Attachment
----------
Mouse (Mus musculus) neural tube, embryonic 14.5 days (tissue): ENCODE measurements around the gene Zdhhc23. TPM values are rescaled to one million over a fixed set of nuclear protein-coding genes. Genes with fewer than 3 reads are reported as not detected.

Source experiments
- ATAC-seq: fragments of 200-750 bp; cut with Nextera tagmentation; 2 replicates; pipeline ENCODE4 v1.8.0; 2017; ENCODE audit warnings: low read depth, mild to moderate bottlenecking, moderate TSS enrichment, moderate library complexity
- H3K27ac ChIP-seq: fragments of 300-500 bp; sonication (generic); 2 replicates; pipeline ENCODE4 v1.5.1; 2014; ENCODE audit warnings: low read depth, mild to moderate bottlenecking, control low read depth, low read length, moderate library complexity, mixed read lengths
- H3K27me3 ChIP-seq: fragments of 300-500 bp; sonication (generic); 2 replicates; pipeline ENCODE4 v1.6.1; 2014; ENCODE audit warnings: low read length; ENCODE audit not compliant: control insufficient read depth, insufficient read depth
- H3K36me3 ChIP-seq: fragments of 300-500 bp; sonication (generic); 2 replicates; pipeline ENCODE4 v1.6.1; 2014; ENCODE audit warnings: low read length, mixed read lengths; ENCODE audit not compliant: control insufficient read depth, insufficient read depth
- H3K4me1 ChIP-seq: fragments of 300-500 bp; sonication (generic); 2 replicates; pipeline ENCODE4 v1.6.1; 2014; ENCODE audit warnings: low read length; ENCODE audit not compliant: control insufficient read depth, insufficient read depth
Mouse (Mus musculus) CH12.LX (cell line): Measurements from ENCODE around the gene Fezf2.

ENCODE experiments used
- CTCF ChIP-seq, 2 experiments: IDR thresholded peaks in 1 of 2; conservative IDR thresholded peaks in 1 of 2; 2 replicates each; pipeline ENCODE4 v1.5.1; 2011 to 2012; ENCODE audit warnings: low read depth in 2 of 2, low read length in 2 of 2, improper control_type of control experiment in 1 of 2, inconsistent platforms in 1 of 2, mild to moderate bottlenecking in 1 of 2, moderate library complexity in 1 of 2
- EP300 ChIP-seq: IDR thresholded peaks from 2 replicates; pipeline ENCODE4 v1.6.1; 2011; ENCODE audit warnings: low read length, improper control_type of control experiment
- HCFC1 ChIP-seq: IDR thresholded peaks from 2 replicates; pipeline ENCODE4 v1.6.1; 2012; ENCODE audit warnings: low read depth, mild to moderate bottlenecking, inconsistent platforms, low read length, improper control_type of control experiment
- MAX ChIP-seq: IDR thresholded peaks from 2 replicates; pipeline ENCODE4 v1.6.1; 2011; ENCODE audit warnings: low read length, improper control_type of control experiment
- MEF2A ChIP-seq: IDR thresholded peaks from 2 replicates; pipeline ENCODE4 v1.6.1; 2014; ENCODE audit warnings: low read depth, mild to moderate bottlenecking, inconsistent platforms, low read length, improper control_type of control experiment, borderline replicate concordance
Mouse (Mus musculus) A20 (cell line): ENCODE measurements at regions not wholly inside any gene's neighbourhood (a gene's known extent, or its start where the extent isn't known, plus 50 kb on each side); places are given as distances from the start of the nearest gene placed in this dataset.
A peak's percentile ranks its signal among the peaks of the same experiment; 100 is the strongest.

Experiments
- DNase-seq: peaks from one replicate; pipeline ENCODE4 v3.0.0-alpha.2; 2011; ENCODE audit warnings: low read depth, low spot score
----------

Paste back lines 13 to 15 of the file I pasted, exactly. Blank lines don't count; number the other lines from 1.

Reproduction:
- MAX ChIP-seq: IDR thresholded peaks from 2 replicates; pipeline ENCODE4 v1.6.1; 2011; ENCODE audit warnings: low read length, improper control_type of control experiment
- MEF2A ChIP-seq: IDR thresholded peaks from 2 replicates; pipeline ENCODE4 v1.6.1; 2014; ENCODE audit warnings: low read depth, mild to moderate bottlenecking, inconsistent platforms, low read length, improper control_type of control experiment, borderline replicate concordance
Mouse (Mus musculus) A20 (cell line): ENCODE measurements at regions not wholly inside any gene's neighbourhood (a gene's known extent, or its start where the extent isn't known, plus 50 kb on each side); places are given as distances from the start of the nearest gene placed in this dataset.